European Union has recently adopted the sixth package of sanctions against Russia on Friday in response to its unprovoked invasion of Ukraine.
Sanctions were also imposed against Belarus for its involvement in Russia’s aggression.
With the last five packages, the sanctions are designed further to increase economic pressure on Rusher and undermine its ability to wage its war on Ukraine. They are described as unprecedented and massive by the European Commission but will not be applied immediately because of transition periods and temporary exemptions or exceptions for some member states.
From Ukraine’s point of view, the sanctions may come too late, and they do not include all imports of fossil fuels from Russia. The first four sanction packages targeted mainly oligarchs and business elites linked to the Kremlin and consist of freezing their assets in the EU and bans on travels and investments. It would take a fifth ban, announced in the beginning of April, to include a ban on imports of Russian coal.
When President Volodymyr Zelensky attended the Munich Security Conference in February, a few days before the outbreak of the war, he appealed for sanctions to be imposed as soon as possible. He also repeated previous appeals for new security guarantees to Ukraine and a diplomatic solution to Russia’s conflict.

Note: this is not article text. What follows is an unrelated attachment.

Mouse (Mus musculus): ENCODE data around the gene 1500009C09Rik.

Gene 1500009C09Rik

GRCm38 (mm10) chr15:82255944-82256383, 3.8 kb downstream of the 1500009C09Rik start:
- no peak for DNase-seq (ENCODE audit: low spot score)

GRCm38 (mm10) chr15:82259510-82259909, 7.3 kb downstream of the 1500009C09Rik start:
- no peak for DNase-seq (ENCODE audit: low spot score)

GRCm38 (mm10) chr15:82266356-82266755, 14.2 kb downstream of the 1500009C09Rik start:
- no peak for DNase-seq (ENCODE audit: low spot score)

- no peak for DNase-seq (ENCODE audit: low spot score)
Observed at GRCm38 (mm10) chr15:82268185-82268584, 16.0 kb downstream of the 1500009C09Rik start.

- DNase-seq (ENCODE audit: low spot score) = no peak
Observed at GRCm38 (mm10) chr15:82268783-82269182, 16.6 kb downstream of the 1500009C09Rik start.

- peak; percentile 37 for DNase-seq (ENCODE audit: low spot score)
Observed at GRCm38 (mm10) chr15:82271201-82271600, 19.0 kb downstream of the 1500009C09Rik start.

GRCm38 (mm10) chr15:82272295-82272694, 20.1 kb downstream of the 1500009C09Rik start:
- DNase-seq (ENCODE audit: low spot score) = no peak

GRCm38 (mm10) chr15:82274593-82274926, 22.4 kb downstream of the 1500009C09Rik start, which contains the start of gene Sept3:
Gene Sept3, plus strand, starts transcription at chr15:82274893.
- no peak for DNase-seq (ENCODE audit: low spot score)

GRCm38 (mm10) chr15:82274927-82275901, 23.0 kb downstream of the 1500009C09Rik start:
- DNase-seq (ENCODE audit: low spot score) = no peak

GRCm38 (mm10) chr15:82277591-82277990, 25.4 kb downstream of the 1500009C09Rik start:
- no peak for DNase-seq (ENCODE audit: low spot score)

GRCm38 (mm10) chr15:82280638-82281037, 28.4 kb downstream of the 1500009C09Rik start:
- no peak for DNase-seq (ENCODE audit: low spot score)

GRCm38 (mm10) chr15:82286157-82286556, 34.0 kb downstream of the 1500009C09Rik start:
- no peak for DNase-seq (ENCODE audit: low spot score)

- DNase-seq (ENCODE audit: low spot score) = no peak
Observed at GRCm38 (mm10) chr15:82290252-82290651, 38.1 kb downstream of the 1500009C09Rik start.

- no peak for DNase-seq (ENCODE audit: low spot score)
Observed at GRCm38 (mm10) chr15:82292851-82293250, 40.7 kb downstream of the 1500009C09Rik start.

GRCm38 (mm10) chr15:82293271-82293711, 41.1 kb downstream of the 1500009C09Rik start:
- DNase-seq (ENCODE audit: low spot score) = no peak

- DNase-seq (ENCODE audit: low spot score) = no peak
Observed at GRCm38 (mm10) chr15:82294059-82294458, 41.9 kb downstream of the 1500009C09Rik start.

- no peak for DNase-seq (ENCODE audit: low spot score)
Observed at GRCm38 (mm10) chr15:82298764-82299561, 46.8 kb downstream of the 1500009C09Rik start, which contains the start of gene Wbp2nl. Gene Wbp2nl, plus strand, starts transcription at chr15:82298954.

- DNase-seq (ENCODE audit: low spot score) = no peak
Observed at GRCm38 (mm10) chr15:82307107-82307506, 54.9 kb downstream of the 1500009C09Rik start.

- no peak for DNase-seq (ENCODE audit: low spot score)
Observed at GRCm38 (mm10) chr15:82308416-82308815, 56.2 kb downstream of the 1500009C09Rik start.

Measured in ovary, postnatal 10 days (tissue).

The West was then seen as afraid that imposing sanctions might provoke Russia to invade Ukraine or close the window for diplomacy. The extent & type of sanctions might also depend on Russia’s action – a full-scale invasion, the annexation of the breakaway regions or a kind of hybrid war to destabilize Ukraine and ruin its economy.
“We don’t need sanctions after the war has started, then it’s too late,” President Zelenskyy said in February. “If Russia would withdraw its 150,000 strong troops around our borders, there will be no need for sanctions. “Instead Russia launched a full-scale invasion which by now already has lasted more than 100 days and wrought immense suffering and destruction on Ukraine.
The main new component in the package is a complete import ban on all Russian seaborne crude oil and petroleum products. This covers 90% of the EU’s current oil imports from Russia. These sanctions entered into force as soon as they were announced in the Official Journal of the European Union (3 June), but in practice, Russian oil imports are expected to be phased out in an orderly fashion.